Moving Out is like alcohol, drugs, marriage or children. Best experienced in moderation. It can be a lot of fun. It can make you laugh and it can be a shared experience that brings you closer together with the people in your life. However, it’s not something you can play for hours on end, nor is it something you can (or should) play alone.
Developed by Australia’s SMG Studio, Moving Out has been compared to Overcooked. The two titles couldn’t be more different. Overcooked has you working to keep some order in an incresingly chaotic kitchen.
Moving Out, on the other hand, is about creating as much chaos as possible, consequences be damned. They are similar in that they’re presented in an overhead view with cartoony visuals and that you need to work together. Fans of Overcooked will get something out of Moving Out, but it’s not really a similar experience.
Moving Out Review
Basically, Moving Out is a chaotic party game in which you and up to 3 friends have to move furntiture from buildings into a moving truck as quickly as possible. Don’t worry if you break anything, the game reminds you constantly that the client has mover’s insurance.
Smash whatever you want.
The basic premise of Moving Out is a tonne of fun. But as I alluded to in the beginning, it’s limited. Each level in Moving Out has you move a number of items into the moving truck in a limited amount of time. Should you manage to get everything loaded quickly enough, you can earn Gold, Silver and Bronze Medals. Each level also has three hidden objectives that grant you special Arcade Coins. More on these later.
I played with my partner and step-daughter and we had an absolute whale of a time. After half an hour or so though, we were done for the night. There’s not a lot of variety in Moving Out and so after you’ve seen one level, you’ve basically seen them all.
Sure, there are different obstacles and some different mechanics that might trip you up but, for the most part, you’ll just need to pick up items, chuck them in the truck and repeat. Yes, it’s repetitive but that’s not a bad thing. The gameplay IS great, but only in small doses.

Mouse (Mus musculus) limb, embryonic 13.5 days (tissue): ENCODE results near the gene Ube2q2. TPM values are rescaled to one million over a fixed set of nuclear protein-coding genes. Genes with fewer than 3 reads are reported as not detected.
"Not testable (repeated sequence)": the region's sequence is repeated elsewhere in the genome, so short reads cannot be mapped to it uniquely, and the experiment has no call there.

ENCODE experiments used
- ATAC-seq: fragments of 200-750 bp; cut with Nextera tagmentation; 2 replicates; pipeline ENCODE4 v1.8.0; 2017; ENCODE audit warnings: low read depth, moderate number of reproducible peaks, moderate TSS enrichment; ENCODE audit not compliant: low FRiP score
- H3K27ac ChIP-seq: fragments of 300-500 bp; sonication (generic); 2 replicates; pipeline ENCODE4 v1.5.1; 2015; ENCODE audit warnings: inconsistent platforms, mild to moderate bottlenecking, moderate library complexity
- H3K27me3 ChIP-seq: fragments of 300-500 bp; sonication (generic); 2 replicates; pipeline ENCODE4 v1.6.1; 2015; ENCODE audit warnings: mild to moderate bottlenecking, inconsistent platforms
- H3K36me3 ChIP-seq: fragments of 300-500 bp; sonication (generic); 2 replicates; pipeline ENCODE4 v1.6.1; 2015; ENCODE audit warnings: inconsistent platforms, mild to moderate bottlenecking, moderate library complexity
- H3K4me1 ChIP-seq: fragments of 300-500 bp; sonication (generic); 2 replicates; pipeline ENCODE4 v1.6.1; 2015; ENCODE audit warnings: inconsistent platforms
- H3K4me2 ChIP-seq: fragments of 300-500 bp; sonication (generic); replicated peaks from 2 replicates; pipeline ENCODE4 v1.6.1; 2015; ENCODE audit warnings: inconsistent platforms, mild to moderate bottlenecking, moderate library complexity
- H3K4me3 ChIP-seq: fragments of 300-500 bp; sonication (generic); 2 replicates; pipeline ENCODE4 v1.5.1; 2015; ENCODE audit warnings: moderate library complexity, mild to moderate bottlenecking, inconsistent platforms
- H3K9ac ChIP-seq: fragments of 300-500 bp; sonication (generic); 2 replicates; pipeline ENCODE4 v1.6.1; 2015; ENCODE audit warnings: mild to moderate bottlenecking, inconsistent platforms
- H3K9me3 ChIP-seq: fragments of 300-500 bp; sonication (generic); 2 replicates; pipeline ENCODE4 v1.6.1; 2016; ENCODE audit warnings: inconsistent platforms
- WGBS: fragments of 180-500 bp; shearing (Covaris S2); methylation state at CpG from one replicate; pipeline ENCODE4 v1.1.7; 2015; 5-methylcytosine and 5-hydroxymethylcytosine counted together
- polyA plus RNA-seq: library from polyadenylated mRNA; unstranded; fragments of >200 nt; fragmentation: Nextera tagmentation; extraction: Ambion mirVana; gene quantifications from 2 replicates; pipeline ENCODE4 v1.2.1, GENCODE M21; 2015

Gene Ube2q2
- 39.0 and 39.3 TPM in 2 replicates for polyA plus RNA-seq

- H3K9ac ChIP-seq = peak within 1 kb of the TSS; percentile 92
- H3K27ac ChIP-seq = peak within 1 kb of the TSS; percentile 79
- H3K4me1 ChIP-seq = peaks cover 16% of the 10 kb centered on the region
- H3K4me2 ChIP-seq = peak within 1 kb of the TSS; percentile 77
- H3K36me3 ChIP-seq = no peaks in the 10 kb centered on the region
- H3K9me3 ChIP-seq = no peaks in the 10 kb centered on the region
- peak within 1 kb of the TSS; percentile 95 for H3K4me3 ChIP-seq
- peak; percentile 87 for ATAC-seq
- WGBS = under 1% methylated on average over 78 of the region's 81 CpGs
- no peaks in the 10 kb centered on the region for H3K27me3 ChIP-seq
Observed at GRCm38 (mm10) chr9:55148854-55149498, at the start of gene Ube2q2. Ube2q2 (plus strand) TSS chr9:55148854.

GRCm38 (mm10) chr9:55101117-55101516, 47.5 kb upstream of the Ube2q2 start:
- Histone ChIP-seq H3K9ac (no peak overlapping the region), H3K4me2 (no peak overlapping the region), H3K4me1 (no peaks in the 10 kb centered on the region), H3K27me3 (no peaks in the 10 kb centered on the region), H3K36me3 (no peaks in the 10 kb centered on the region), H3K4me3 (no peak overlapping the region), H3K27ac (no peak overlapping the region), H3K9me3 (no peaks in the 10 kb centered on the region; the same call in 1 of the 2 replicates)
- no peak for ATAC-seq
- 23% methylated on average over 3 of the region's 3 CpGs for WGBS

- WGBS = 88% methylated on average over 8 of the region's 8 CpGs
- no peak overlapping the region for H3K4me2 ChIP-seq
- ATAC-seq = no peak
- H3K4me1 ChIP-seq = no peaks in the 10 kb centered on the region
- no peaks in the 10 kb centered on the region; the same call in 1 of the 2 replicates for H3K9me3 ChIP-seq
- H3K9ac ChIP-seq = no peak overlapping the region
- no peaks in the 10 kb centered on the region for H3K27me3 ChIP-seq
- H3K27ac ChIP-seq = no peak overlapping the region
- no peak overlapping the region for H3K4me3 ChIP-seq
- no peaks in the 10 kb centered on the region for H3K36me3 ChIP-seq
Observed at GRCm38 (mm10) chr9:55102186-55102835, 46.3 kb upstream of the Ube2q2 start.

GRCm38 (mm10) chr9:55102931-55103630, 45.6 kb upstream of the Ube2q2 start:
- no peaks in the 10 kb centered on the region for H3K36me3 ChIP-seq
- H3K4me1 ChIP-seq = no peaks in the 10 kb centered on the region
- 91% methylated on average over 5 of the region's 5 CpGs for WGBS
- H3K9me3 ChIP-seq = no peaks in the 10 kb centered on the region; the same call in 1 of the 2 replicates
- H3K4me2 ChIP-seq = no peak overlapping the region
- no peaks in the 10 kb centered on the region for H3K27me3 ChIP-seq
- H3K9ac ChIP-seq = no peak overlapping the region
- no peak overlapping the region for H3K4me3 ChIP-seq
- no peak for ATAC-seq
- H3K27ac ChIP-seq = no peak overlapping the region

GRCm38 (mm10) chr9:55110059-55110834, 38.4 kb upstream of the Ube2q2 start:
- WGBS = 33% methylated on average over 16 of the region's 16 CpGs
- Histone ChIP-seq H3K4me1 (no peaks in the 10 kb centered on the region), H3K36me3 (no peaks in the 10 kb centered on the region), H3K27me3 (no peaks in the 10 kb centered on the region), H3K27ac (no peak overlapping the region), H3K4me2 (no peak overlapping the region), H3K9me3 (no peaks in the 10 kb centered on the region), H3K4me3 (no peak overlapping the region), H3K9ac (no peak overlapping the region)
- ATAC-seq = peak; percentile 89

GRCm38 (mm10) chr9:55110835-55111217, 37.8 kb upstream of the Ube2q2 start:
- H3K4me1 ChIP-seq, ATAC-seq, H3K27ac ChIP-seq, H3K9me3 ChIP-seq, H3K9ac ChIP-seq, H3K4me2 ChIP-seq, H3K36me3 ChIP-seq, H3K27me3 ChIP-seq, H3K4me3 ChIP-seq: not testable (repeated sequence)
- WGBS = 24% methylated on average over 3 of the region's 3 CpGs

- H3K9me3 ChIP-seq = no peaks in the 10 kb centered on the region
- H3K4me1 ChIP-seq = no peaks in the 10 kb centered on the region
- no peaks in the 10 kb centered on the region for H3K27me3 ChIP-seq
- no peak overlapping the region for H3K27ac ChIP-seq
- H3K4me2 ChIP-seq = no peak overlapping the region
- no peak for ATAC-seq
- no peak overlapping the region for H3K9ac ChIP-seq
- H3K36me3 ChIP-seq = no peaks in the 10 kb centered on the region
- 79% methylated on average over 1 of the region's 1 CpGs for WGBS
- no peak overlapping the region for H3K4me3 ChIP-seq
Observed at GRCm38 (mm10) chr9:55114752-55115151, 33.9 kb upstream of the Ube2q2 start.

That being said, you won’t want to play by yourself.
Playing single player in Moving Out is a lot like masturbating. It’s fun for a bit, but the fun doesn’t last all that long and when it’s over you’re left questioning why you even bothered.
Not to mention the mess you made.
In all seriousness, Moving Out only truly works as a multiplayer game. It’s commendable that SMG Studio has tried to make single-player work but I’d be surprised if solo players managed to slog their way through to the end. As I said, Moving Out is best played in small doses. When you play single player, those doses should be shortened considerably to a single level or maybe two.
As you make your way through Moving Out, alone or with friends, you’ll unlock new levels and, if you’re good enough, collect the Arcade coins. These allow you to unlock special Arcade levels that put more of an emphasis on different gameplay mechanics and ideas that wouldn’t have worked as part of the main game.
Playing these ‘VR-Missions’ inspired levels is a great change of pace, especially considering that whoever designed them is a pyschotic masochist. They are very, very hard.
I love the visuals in Moving Out. They’re bright and vibrant and remind me so much of Wind Waker. The characters are all smiling and happy and everything just screams Saturday Morning Cartoon. Ash Ringrose of SMG Studio told us in an interview that the idea was to create a world that could exist within those cheery 80s cartoons. And I think SMG Studio has well and truly succeeded.
The music is equally incredible. Sourced from Lenny Macaluso (who wrote The Touch with Stan Bush) the music is al 80s, all rockin’ guitars and all Venice Beach circa 1984. You honestly can’t play Moving Out without a smile on your face.
But again, I have to reiterate, you should only play for half an hour or so. Anything more and the magic starts to wear off, the gameplay starts to wear thin and what once tickled your fancy starts getting on your nerves.
Moving Out is a great game, best played in moderation and never alone. If you’ve got a group of friends, some adult beverages and some extra controllers, boot up Moving Out and have a great time.
Moving Out was reviewed on PS4 using a digital copy provided by the publisher.
Game Title: Moving Out